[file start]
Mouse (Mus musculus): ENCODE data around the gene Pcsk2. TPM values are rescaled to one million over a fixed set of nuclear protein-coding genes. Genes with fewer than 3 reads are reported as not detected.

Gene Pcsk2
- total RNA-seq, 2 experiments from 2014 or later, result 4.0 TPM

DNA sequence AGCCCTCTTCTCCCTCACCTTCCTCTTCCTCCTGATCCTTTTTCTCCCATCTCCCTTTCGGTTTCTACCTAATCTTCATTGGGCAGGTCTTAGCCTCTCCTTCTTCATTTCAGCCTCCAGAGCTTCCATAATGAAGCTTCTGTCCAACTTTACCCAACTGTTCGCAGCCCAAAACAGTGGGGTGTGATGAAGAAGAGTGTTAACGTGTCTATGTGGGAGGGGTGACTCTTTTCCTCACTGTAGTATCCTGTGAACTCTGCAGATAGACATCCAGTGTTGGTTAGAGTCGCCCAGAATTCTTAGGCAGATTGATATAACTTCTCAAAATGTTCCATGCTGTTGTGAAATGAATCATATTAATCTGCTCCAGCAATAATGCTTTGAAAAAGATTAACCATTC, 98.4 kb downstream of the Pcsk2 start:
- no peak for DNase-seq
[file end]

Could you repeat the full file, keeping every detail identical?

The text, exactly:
Mouse (Mus musculus): ENCODE data around the gene Pcsk2. TPM values are rescaled to one million over a fixed set of nuclear protein-coding genes. Genes with fewer than 3 reads are reported as not detected.

Gene Pcsk2
- total RNA-seq, 2 experiments from 2014 or later, result 4.0 TPM

DNA sequence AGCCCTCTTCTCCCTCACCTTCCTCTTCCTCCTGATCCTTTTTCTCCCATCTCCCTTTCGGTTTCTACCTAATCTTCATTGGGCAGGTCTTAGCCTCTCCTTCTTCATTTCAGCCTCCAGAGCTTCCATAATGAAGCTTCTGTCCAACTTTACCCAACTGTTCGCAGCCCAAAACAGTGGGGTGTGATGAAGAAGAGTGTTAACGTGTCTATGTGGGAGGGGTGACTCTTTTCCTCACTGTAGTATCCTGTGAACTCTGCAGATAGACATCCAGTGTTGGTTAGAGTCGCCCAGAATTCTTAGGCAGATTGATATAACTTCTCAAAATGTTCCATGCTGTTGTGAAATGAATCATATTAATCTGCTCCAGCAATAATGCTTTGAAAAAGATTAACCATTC, 98.4 kb downstream of the Pcsk2 start:
- no peak for DNase-seq